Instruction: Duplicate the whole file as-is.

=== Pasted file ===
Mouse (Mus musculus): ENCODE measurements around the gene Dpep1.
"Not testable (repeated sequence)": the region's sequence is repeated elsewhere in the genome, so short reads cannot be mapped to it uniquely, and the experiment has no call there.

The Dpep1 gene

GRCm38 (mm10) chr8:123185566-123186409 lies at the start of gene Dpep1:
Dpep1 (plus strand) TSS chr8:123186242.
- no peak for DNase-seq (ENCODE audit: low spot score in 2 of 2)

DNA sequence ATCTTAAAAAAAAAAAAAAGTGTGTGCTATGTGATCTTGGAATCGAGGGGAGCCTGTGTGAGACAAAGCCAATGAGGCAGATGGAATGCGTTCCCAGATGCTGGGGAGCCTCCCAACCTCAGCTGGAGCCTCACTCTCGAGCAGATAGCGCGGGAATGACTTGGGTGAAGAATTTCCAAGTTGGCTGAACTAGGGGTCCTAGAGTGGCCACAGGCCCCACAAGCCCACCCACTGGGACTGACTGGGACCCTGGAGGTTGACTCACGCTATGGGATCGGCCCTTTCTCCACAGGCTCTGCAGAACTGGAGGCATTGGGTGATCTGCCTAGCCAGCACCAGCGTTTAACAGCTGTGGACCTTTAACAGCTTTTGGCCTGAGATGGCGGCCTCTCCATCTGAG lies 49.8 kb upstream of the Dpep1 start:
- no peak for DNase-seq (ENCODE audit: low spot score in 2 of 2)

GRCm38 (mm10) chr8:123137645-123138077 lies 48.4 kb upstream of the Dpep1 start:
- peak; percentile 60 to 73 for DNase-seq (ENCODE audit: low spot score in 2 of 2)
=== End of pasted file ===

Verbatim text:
Mouse (Mus musculus): ENCODE measurements around the gene Dpep1.
"Not testable (repeated sequence)": the region's sequence is repeated elsewhere in the genome, so short reads cannot be mapped to it uniquely, and the experiment has no call there.

The Dpep1 gene

GRCm38 (mm10) chr8:123185566-123186409 lies at the start of gene Dpep1:
Dpep1 (plus strand) TSS chr8:123186242.
- no peak for DNase-seq (ENCODE audit: low spot score in 2 of 2)

DNA sequence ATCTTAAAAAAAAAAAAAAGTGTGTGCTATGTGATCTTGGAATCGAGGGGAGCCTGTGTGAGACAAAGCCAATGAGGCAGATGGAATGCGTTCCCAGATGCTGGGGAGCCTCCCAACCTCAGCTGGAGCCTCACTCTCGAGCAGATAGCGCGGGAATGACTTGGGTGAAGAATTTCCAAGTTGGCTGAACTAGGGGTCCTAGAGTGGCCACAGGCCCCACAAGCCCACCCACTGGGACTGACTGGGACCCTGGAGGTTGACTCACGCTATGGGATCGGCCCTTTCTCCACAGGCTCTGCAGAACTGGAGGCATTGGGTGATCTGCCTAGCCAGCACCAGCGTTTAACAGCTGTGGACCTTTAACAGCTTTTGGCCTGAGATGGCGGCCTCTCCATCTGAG lies 49.8 kb upstream of the Dpep1 start:
- no peak for DNase-seq (ENCODE audit: low spot score in 2 of 2)

GRCm38 (mm10) chr8:123137645-123138077 lies 48.4 kb upstream of the Dpep1 start:
- peak; percentile 60 to 73 for DNase-seq (ENCODE audit: low spot score in 2 of 2)